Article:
A tapeworm is a free-living segmented parasite that lives in the small intestine. The most common called Dipylidium caninum is transmitted to your dog or cat when it accidentally eats a carrier flea or flea larva. A mature tapeworm passes egg-filled segments in a pet's feces. When fresh, these egg sacs can be up to a cm long. When dry they appear like grains of rice in the hair around the anus. Tapeworms rarely cause clinical disease in pets although we have seen a Dachshund incapable of eating because it had such a large tapeworm in its intestines.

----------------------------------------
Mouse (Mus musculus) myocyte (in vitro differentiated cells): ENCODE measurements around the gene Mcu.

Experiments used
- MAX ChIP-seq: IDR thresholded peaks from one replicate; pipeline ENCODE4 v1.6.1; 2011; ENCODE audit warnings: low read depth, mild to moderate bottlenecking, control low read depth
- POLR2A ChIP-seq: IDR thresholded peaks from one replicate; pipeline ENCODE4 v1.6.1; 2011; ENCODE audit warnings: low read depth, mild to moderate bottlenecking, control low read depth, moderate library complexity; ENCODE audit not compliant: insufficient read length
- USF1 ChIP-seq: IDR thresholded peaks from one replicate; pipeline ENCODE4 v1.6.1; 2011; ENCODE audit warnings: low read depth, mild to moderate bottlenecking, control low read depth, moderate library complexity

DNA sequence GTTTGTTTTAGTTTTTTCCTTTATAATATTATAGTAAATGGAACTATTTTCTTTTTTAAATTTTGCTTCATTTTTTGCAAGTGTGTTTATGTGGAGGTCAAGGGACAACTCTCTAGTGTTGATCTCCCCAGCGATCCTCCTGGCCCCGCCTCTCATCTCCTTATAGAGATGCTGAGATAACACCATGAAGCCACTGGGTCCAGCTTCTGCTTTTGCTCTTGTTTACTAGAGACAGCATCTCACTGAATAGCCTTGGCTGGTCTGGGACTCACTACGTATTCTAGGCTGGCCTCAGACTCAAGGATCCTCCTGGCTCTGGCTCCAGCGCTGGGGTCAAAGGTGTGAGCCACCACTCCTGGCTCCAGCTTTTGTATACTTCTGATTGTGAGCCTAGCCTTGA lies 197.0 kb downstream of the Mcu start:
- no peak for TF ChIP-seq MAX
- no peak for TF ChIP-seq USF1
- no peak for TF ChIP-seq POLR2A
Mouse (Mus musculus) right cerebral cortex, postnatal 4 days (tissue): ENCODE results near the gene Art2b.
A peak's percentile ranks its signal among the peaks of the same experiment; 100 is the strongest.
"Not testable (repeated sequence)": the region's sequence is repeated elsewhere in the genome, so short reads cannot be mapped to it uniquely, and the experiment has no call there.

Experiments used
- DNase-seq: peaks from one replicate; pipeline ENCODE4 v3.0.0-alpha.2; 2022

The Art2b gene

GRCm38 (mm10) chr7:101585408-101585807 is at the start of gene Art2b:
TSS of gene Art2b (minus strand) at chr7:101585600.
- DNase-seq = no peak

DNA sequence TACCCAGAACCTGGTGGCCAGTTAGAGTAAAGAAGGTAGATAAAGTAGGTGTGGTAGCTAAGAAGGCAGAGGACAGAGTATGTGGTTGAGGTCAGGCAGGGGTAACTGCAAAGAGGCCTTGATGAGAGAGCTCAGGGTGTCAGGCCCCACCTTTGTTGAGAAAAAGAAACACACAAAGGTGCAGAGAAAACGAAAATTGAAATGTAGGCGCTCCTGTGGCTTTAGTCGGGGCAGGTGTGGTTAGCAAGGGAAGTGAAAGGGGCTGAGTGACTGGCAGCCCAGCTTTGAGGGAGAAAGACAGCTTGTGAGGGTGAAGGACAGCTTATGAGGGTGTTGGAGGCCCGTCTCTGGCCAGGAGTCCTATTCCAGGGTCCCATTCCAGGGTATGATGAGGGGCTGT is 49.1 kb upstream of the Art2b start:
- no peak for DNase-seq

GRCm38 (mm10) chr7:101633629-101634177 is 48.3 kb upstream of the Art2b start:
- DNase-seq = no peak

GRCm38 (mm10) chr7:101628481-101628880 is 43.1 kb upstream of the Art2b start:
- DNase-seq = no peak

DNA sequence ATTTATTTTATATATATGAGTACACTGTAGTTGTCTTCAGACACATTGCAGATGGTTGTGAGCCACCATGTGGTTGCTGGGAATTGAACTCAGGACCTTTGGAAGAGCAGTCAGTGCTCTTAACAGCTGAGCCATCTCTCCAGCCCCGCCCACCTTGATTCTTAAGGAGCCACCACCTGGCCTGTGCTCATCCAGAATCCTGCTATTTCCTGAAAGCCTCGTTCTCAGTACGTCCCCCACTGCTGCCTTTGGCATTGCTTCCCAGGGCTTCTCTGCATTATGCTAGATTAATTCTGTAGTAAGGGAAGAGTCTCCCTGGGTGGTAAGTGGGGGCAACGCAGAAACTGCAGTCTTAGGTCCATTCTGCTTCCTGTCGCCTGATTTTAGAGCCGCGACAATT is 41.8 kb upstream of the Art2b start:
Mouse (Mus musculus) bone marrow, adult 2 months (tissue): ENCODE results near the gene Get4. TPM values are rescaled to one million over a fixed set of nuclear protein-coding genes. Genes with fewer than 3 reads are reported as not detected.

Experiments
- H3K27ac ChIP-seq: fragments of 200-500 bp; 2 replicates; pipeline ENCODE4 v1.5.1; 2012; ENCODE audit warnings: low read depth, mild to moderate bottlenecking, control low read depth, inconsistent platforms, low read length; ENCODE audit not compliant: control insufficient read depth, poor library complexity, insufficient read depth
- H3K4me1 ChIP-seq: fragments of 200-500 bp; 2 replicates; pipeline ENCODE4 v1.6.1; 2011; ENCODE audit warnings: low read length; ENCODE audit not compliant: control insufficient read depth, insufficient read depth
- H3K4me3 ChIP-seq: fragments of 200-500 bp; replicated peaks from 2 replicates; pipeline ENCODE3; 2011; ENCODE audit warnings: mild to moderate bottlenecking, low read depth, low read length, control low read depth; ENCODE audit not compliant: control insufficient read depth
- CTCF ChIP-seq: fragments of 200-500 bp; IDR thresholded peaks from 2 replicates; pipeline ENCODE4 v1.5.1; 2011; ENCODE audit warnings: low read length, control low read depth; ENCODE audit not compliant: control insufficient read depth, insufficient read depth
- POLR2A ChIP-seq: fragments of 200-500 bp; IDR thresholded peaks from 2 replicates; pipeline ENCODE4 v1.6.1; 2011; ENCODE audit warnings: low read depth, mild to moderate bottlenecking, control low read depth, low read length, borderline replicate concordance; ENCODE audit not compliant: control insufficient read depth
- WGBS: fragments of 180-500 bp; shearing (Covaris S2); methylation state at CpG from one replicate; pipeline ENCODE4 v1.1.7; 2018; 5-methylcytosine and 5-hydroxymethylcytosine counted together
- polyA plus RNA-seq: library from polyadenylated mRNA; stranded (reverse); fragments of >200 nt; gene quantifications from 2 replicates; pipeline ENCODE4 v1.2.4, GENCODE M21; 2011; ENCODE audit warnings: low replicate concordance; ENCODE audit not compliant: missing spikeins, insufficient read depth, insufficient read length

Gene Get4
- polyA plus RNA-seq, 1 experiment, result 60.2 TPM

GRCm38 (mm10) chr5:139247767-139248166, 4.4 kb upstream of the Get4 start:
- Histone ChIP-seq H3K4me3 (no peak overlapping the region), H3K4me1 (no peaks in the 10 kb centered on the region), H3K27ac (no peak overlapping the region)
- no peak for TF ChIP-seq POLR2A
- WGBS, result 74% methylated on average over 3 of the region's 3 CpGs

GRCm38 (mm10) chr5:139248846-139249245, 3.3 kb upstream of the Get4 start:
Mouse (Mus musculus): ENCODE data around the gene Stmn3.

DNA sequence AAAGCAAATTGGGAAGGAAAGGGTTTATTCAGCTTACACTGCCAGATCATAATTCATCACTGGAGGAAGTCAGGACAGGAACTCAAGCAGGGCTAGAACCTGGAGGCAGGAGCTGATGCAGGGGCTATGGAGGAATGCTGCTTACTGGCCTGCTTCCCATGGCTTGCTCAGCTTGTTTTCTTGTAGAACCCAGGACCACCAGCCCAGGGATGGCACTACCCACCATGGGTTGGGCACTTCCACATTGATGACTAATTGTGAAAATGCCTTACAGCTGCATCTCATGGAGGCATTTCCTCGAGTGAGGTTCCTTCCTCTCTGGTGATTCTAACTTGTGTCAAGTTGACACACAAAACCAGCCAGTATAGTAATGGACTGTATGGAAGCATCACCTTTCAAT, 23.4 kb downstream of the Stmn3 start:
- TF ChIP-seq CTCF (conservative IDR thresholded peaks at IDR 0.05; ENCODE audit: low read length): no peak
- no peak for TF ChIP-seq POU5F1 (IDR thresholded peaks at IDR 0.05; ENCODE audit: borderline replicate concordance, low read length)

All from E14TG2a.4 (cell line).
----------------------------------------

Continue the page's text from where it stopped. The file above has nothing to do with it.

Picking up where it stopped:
Diagnosis and treatment

Tapeworms are usually diagnosed when you see tapeworm segments in the feces or the hair around the anus. Dipylidium should be expected in any dog or cat that has had a heavy flea infestation. We use a variety of highly effective against all forms of tapeworms.

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